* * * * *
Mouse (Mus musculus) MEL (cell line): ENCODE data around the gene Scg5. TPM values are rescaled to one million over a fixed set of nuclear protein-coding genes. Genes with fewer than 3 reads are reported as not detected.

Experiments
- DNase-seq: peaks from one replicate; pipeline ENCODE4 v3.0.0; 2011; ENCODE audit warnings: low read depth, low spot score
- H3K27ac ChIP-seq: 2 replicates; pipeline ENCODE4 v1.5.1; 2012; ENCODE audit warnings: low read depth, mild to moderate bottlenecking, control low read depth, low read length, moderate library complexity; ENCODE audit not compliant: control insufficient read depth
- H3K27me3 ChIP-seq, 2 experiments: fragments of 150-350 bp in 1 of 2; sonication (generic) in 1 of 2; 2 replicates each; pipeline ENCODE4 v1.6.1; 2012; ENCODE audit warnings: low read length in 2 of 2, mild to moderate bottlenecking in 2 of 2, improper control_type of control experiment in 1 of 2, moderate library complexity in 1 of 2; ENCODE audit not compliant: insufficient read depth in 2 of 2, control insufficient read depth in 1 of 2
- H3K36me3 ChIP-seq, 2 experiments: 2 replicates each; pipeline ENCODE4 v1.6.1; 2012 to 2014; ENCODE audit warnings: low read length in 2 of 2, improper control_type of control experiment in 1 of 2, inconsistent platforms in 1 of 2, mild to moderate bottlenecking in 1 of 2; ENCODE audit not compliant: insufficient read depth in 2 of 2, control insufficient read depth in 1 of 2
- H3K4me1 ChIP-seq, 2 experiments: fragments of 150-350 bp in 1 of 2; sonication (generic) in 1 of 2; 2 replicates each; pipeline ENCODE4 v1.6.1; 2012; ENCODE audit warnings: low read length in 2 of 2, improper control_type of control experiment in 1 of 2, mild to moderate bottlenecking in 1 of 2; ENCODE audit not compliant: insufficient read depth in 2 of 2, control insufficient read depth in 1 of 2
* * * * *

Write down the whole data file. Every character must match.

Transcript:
Mouse (Mus musculus) MEL (cell line): ENCODE data around the gene Scg5. TPM values are rescaled to one million over a fixed set of nuclear protein-coding genes. Genes with fewer than 3 reads are reported as not detected.

Experiments
- DNase-seq: peaks from one replicate; pipeline ENCODE4 v3.0.0; 2011; ENCODE audit warnings: low read depth, low spot score
- H3K27ac ChIP-seq: 2 replicates; pipeline ENCODE4 v1.5.1; 2012; ENCODE audit warnings: low read depth, mild to moderate bottlenecking, control low read depth, low read length, moderate library complexity; ENCODE audit not compliant: control insufficient read depth
- H3K27me3 ChIP-seq, 2 experiments: fragments of 150-350 bp in 1 of 2; sonication (generic) in 1 of 2; 2 replicates each; pipeline ENCODE4 v1.6.1; 2012; ENCODE audit warnings: low read length in 2 of 2, mild to moderate bottlenecking in 2 of 2, improper control_type of control experiment in 1 of 2, moderate library complexity in 1 of 2; ENCODE audit not compliant: insufficient read depth in 2 of 2, control insufficient read depth in 1 of 2
- H3K36me3 ChIP-seq, 2 experiments: 2 replicates each; pipeline ENCODE4 v1.6.1; 2012 to 2014; ENCODE audit warnings: low read length in 2 of 2, improper control_type of control experiment in 1 of 2, inconsistent platforms in 1 of 2, mild to moderate bottlenecking in 1 of 2; ENCODE audit not compliant: insufficient read depth in 2 of 2, control insufficient read depth in 1 of 2
- H3K4me1 ChIP-seq, 2 experiments: fragments of 150-350 bp in 1 of 2; sonication (generic) in 1 of 2; 2 replicates each; pipeline ENCODE4 v1.6.1; 2012; ENCODE audit warnings: low read length in 2 of 2, improper control_type of control experiment in 1 of 2, mild to moderate bottlenecking in 1 of 2; ENCODE audit not compliant: insufficient read depth in 2 of 2, control insufficient read depth in 1 of 2